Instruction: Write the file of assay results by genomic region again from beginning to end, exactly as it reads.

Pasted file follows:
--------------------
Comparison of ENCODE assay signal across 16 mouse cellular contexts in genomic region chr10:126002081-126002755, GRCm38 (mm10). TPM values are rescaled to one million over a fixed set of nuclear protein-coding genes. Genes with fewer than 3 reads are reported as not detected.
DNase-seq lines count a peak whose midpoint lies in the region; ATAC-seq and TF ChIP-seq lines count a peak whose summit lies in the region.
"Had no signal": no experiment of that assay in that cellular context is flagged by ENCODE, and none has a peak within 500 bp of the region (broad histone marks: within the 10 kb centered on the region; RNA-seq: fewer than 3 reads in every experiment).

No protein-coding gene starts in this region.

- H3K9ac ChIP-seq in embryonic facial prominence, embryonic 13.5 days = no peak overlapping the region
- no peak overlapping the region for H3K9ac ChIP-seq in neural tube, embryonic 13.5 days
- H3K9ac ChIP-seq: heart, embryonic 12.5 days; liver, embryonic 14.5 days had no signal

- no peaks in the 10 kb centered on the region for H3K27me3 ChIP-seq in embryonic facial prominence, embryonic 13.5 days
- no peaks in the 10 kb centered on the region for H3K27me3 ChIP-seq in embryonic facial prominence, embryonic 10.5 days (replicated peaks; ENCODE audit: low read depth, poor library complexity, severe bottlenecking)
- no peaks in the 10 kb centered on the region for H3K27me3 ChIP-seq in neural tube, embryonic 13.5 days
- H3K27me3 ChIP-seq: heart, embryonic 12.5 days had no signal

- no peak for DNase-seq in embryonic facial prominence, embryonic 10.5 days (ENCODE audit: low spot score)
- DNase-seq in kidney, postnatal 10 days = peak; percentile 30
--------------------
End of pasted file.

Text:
Comparison of ENCODE assay signal across 16 mouse cellular contexts in genomic region chr10:126002081-126002755, GRCm38 (mm10). TPM values are rescaled to one million over a fixed set of nuclear protein-coding genes. Genes with fewer than 3 reads are reported as not detected.
DNase-seq lines count a peak whose midpoint lies in the region; ATAC-seq and TF ChIP-seq lines count a peak whose summit lies in the region.
"Had no signal": no experiment of that assay in that cellular context is flagged by ENCODE, and none has a peak within 500 bp of the region (broad histone marks: within the 10 kb centered on the region; RNA-seq: fewer than 3 reads in every experiment).

No protein-coding gene starts in this region.

- H3K9ac ChIP-seq in embryonic facial prominence, embryonic 13.5 days = no peak overlapping the region
- no peak overlapping the region for H3K9ac ChIP-seq in neural tube, embryonic 13.5 days
- H3K9ac ChIP-seq: heart, embryonic 12.5 days; liver, embryonic 14.5 days had no signal

- no peaks in the 10 kb centered on the region for H3K27me3 ChIP-seq in embryonic facial prominence, embryonic 13.5 days
- no peaks in the 10 kb centered on the region for H3K27me3 ChIP-seq in embryonic facial prominence, embryonic 10.5 days (replicated peaks; ENCODE audit: low read depth, poor library complexity, severe bottlenecking)
- no peaks in the 10 kb centered on the region for H3K27me3 ChIP-seq in neural tube, embryonic 13.5 days
- H3K27me3 ChIP-seq: heart, embryonic 12.5 days had no signal

- no peak for DNase-seq in embryonic facial prominence, embryonic 10.5 days (ENCODE audit: low spot score)
- DNase-seq in kidney, postnatal 10 days = peak; percentile 30